(Pictured: the surface of Mars as seen from the Viking 1 spacecraft, 1976.)
June 14, 1976, was a Monday. It’s Flag Day, and Liberty State Park opens across from the Statue of Liberty in New Jersey. Presidential candidates Morris Udall and Frank Church release their delegates and throw their support to Jimmy Carter, which should put him over the top for the Democratic nomination. The Supreme Court refuses to intervene in the Boston school busing controversy. Among the events on President Ford’s schedule today is a speech by telephone to the Bicentennial Exposition on Science and Technology, being held at the Kennedy Space Center in Florida. He also receives the first volume of his public papers in a brief ceremony. The Viking I spacecraft, closing in on Mars, begins sending pictures back to Earth. Later in the week it will enter Martian orbit, and it will land on July 20th. Federal judge Oliver J. Carter, who presided over Patty Hearst’s bank robbery trial earlier this year, dies at age 65, and future pro hockey player Ryan Johnson is born. The Wayne Hays/Elizabeth Ray sex scandal continues to gather news headlines. High jumper Dwight Stones is on the cover of Sports Illustrated. Newsweek runs a brief feature story about singer Tom Waits. California governor and Democratic presidential candidate Jerry Brown is on the cover of People.
The Monday specials at Conrad’s Supper Club in McFarland, Wisconsin, give diners a choice between a tenderloin and deep-fried frog legs, either one for $3.50. The Grateful Dead plays the Beacon Theater in New York; elsewhere in the city, Diana Ross plays the Palace Theater. Concert tours continue for AC/DC (Sheffield, England), Paul McCartney and Wings (San Francisco) and Bob Marley (Paris, France). On The Mike Douglas Show this week, the co-host is Barney Miller star Hal Linden. The Gong Show premieres on NBC. Only two big-league baseball games are broadcast nationally each week; tonight on ABC’s Monday Night Baseball, it’s the Chicago Cubs at Cincinnati. The Reds win in the bottom of the ninth when Ken Griffey singles home Dave Concepcion. A young Cubs fan in southern Wisconsin will watch the game, passing up the CBS reruns of Rhoda, Phyllis, All in the Family, Maude, and Medical Center.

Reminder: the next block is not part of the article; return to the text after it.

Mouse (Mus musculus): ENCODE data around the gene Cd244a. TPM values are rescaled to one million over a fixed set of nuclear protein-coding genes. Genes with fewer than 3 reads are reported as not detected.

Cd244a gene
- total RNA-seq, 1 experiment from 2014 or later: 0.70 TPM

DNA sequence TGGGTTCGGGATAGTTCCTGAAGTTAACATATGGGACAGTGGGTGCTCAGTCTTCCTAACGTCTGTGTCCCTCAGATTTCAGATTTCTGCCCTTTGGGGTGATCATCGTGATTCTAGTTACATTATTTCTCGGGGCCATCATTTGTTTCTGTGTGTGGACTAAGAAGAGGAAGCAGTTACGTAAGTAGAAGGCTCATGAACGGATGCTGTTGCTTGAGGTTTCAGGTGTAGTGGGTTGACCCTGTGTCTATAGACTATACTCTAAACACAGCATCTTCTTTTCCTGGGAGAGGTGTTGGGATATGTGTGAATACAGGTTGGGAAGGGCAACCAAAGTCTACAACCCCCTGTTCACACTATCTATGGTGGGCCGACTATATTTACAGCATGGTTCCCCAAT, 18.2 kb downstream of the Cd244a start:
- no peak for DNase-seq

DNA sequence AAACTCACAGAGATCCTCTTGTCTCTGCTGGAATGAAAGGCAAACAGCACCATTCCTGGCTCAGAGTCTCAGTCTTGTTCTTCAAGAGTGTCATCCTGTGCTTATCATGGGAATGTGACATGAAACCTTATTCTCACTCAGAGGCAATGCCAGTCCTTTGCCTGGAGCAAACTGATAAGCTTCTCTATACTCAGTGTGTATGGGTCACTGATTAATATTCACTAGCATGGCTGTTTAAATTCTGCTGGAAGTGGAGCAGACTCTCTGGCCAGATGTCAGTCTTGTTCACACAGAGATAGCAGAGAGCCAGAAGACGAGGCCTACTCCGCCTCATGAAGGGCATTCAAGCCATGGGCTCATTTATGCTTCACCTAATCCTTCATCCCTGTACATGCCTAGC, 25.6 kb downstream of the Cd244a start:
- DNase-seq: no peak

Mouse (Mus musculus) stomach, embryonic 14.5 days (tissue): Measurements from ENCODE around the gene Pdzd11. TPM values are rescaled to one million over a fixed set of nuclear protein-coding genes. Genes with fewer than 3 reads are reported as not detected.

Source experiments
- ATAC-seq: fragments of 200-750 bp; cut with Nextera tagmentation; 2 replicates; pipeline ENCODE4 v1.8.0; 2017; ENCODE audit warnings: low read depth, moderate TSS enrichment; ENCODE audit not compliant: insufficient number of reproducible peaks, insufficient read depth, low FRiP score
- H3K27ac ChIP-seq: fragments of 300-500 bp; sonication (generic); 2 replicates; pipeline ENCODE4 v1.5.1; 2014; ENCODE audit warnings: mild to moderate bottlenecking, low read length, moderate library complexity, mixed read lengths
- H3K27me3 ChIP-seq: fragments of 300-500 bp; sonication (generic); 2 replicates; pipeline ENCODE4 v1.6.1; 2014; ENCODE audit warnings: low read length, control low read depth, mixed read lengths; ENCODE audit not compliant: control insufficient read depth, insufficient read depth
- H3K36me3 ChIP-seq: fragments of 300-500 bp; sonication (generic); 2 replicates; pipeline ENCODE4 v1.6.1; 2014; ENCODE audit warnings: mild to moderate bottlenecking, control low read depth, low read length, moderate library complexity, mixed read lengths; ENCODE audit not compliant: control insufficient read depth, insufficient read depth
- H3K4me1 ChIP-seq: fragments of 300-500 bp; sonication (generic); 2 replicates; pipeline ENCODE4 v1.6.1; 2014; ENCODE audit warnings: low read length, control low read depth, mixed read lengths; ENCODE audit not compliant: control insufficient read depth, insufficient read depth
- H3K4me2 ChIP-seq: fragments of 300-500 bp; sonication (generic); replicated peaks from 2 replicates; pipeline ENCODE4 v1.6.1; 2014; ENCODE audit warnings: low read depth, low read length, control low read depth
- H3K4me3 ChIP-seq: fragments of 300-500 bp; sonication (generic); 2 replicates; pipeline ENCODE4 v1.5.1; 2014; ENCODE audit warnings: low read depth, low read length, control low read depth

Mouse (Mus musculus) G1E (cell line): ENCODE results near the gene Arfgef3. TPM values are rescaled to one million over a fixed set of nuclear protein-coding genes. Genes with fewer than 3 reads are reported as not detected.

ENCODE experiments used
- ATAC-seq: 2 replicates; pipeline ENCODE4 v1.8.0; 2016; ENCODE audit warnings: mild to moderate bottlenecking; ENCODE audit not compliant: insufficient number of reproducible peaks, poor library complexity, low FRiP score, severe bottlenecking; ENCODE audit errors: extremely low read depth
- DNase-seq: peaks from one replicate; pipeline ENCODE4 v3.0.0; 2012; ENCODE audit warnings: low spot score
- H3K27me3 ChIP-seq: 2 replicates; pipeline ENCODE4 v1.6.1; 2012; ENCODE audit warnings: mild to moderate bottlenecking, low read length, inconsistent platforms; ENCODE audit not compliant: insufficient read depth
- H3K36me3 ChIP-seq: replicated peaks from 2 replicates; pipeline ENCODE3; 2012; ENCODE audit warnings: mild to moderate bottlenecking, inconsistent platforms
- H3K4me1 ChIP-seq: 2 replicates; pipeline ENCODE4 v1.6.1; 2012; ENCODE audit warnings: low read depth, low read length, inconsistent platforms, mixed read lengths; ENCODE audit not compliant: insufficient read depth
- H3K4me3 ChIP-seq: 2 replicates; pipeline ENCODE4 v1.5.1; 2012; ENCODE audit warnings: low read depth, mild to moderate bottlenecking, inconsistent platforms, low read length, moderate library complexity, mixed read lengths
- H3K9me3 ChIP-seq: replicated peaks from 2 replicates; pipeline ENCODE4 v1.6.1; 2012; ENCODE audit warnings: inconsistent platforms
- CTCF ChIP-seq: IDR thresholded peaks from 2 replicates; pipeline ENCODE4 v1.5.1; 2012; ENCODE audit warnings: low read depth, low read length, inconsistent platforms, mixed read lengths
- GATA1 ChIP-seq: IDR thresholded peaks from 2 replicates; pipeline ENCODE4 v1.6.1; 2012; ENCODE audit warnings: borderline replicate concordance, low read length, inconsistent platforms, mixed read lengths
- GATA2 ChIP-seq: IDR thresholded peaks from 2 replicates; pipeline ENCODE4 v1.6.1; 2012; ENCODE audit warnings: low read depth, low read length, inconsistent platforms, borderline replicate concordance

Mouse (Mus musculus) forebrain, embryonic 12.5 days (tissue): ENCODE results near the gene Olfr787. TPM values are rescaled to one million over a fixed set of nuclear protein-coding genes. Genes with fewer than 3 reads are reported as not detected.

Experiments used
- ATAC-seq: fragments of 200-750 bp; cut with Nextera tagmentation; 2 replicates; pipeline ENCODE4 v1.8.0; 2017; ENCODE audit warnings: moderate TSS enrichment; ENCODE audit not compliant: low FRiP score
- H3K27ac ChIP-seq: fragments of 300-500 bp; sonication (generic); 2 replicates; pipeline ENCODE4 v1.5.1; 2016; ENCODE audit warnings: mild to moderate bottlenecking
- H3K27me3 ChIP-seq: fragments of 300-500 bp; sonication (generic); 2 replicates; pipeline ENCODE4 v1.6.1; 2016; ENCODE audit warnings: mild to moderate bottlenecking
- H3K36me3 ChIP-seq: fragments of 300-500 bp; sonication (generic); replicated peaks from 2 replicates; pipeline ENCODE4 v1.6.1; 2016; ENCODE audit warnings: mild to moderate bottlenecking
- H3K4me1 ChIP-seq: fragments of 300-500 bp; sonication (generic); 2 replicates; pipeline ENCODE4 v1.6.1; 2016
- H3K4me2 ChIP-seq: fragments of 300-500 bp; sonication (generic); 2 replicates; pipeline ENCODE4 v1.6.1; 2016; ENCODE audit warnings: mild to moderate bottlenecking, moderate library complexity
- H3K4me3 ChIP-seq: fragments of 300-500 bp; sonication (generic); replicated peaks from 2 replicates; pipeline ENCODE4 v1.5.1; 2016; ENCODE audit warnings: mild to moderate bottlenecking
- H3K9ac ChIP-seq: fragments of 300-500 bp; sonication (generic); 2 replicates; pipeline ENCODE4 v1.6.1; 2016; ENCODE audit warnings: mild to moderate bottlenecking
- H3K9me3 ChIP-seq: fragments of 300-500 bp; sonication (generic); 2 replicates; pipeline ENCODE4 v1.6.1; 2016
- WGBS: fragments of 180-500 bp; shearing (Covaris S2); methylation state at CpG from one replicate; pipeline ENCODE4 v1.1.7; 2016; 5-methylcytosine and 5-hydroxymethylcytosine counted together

The Cubs fan will not have to work on the farm today. After a hot and stormy weekend, the weather remains iffy, so he will spend much of the day with the radio on. At WLS, “Silly Love Songs” by Wings holds the top spot for a third week; new in the Top 10 are “Get Up and Boogie” by Silver Convention and “Misty Blue” by Dorothy Moore. The biggest move within the station’s top 45 belongs to Thin Lizzy again this week—“The Boys Are Back in Town” is up 11, from #33 to #22. Among the new songs on the chart this week are “You’re My Best Friend” by Queen and “Crazy on You” by a new band, Heart.
Perspective From the Present: This was a quiet summer week for 16-year-old me. I had a dentist appointment on Thursday and a softball game on Friday. I can’t be entirely sure I watched the Cubs/Reds game on Monday night, although I doubt I would have skipped it.